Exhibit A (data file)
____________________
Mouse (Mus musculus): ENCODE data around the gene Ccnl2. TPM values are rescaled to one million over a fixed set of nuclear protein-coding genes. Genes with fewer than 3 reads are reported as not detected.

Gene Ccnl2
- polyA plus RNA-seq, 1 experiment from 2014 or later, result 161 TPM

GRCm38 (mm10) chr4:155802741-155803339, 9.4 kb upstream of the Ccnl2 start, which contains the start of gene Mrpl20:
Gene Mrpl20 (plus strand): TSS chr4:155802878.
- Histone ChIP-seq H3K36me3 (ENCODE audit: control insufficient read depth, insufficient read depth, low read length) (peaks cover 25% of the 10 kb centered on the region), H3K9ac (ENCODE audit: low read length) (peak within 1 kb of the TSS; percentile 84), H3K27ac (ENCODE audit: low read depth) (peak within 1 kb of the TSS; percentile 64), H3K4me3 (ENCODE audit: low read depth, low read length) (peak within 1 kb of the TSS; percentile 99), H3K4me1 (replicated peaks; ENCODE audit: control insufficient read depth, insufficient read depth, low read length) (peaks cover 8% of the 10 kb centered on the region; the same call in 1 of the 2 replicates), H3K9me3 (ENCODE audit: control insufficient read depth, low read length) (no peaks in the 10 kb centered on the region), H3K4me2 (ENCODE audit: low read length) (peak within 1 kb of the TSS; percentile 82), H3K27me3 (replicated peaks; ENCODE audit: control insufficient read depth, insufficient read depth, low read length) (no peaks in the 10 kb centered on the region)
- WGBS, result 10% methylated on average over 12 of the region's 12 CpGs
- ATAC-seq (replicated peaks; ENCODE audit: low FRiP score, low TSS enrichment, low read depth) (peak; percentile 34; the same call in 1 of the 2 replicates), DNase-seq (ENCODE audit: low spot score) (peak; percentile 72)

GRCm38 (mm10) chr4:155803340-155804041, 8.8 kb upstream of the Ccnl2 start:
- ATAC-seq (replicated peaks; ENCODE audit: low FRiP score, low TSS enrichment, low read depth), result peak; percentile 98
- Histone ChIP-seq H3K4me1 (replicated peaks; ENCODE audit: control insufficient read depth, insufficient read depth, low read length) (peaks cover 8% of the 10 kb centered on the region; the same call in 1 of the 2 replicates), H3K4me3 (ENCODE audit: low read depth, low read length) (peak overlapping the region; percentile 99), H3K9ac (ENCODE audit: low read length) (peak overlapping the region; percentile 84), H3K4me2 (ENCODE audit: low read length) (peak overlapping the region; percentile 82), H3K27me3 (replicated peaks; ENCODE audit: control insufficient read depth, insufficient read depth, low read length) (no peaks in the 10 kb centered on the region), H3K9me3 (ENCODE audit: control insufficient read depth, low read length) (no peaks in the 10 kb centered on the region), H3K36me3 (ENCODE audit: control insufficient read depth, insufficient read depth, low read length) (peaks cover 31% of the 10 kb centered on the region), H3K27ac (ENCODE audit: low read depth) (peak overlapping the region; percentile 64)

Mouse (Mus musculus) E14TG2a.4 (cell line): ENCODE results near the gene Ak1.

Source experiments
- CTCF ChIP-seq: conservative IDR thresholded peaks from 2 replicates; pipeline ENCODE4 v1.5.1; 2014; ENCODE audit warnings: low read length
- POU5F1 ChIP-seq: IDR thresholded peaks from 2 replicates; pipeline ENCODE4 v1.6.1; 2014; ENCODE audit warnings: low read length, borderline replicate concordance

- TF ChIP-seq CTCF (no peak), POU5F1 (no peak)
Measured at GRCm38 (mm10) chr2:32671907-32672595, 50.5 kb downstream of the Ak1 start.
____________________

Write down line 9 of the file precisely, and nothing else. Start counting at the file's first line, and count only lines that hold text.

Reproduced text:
GRCm38 (mm10) chr4:155803340-155804041, 8.8 kb upstream of the Ccnl2 start: